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Cargo traffic through Port of Prince Rupert down in 2022

The northern B.C. port saw a two per cent drop in cargo tonnage in 2022, compared with 2021.
Port of Prince Rupert
The Port of Prince Rupert saw cargo volumes drop by two per cent in 2022, compared with 2021.

A total of 24.6 million tonnes of cargo moved through the Port of Prince Rupert in 2022, down two per cent from 2021.

The majority of the cargo arriving and departing fromt the port travels by rail through Prince George. In a statement issued on Thursday, the Prince Rupert Port Authority attributed the decline to disruptions to the global supply chain over the year, and rapidly-changing energy demands.

“The Port of Prince Rupert needs to evolve its services and capabilities, or our gateway’s competitiveness will erode. Global trade and supply chains are changing rapidly, and we must adapt,” port authority president Shaun Stevenson said. “It highlights the importance of the projects that are currently in development, including container terminal and logistics service expansions, as well as the expansion and diversification of existing terminals and creation of new export facilities needed to support Canada’s role in global energy security. As these projects reach critical decision points, 2023 will define the future of the Port of Prince Rupert.”

DP World Prince Rupert’s Fairview Container Terminal saw a two per cent decrease in its container volumes last year. Congestion at inland ports caused a backlog of traffic during the middle of 2022, the port authority statement said.

The southern expansion of the Fairview Terminal was completed last year, increasing the terminal’s annual capacity to 1.6 twenty-foot equivalents (TEUs). Planning for the northern expansion is underway, and construction is expected to start this year. Once complete, the terminal’s capacity will increase to 1.8 million TEUs per year.

Trigon Pacific Terminals, formerly Ridley Terminals Inc., saw a three per cent decrease in coal volumes in 2022. The terminal shipped seven million tonnes last year. In November Trigon was approved for a $75 million grant from the National Trade Corridors Fund towards the construction of a second berth that will diversify its cargo mix and double its export capacity.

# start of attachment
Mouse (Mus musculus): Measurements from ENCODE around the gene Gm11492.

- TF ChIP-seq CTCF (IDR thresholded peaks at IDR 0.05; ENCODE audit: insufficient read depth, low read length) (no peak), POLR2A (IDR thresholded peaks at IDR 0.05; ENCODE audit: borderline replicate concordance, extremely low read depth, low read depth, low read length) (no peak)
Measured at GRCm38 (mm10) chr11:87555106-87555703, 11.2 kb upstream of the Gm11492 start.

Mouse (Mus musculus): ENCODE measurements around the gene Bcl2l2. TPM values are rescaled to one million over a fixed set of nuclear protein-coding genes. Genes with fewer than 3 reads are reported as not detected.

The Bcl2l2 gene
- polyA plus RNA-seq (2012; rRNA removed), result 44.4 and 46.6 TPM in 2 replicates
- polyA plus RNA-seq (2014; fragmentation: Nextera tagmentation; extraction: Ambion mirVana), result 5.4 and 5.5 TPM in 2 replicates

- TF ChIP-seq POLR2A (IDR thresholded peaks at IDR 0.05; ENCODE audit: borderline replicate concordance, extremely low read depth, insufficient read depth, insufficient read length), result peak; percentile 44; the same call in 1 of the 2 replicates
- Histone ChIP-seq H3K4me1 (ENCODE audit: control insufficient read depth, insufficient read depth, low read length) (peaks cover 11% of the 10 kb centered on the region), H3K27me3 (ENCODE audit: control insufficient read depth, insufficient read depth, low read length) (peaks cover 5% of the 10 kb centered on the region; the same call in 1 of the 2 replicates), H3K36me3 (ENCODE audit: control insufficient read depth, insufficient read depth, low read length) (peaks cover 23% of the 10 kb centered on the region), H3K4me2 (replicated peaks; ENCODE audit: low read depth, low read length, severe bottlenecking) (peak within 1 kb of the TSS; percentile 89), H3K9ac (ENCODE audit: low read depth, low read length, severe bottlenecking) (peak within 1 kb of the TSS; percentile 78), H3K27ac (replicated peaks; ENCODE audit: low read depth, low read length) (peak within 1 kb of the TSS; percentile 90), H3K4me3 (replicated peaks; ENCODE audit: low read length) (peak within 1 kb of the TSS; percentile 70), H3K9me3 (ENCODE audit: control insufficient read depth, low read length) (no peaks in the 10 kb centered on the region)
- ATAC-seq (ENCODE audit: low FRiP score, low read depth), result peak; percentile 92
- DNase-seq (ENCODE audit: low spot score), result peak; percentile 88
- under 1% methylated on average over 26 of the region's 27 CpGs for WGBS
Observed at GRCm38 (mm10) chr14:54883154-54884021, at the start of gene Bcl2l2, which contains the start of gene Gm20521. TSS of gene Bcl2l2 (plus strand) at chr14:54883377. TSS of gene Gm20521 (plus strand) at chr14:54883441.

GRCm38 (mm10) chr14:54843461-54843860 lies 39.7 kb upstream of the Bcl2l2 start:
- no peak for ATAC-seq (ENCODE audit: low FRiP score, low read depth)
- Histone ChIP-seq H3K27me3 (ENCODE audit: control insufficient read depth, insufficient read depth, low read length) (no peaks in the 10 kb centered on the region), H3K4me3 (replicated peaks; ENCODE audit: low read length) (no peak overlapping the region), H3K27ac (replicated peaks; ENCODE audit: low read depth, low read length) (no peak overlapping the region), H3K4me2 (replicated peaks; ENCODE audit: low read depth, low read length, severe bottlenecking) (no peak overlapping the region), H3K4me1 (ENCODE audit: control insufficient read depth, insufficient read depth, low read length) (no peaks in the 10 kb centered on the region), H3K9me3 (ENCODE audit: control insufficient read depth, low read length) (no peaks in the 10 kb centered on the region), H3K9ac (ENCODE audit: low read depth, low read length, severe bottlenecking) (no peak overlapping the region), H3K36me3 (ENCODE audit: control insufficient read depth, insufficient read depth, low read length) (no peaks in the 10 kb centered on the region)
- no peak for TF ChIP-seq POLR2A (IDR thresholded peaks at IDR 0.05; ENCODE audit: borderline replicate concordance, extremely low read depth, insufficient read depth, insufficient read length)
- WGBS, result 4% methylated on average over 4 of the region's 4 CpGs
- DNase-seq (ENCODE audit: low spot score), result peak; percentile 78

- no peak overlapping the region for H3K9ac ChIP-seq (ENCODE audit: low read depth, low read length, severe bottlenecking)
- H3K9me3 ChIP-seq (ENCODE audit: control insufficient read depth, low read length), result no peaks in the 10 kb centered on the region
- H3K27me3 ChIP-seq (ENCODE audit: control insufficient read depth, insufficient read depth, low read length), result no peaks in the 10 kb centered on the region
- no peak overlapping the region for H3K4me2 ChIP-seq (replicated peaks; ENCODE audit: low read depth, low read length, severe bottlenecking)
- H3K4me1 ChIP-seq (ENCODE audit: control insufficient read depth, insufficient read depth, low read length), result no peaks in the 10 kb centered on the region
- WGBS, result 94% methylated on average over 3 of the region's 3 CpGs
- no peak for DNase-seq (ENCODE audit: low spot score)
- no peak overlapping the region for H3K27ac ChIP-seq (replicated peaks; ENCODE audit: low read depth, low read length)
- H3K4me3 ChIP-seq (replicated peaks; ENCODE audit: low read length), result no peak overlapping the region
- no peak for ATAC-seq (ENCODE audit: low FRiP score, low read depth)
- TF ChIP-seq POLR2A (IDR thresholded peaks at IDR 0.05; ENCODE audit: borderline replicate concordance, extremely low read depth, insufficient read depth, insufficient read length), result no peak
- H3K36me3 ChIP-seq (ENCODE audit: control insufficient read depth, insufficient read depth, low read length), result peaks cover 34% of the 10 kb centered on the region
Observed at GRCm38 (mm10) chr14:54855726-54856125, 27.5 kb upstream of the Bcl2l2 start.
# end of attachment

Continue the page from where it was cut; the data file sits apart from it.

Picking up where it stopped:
AltaGas’ Ridley Island Propane Export Terminal shipped 1.7 million tonnes, a 17 per cent increase over 2021.

In its second year of operations, Pembina’s Watson Island LPG Bulk Terminal handled over 538,000 tonnes, a 45 per cent jump year-over-year. Drax’s Westview Wood Pellet Terminal saw a six per cent increase in volumes, with over 1.5 million tonnes exported.

A poor crop year contributed to a nine per cent decrease year-over-year at Prince Rupert Grain’s terminal.

In addition to cargo, the Port of Prince Rupert had its busiest cruise ship season in a decade, hosting 40,998 cruise passengers.

“We are focused on continuing the challenging task of developing a dynamic gateway that serves Canada’s trade needs and plays an important role in aiding the global energy transition,” Stevenson said. “The port has the opportunity to secure over $2 billion in new project investment in 2023, which represents supply chain capacity and resiliency for the country, and new employment, economic opportunity and tax base for the local community and region.”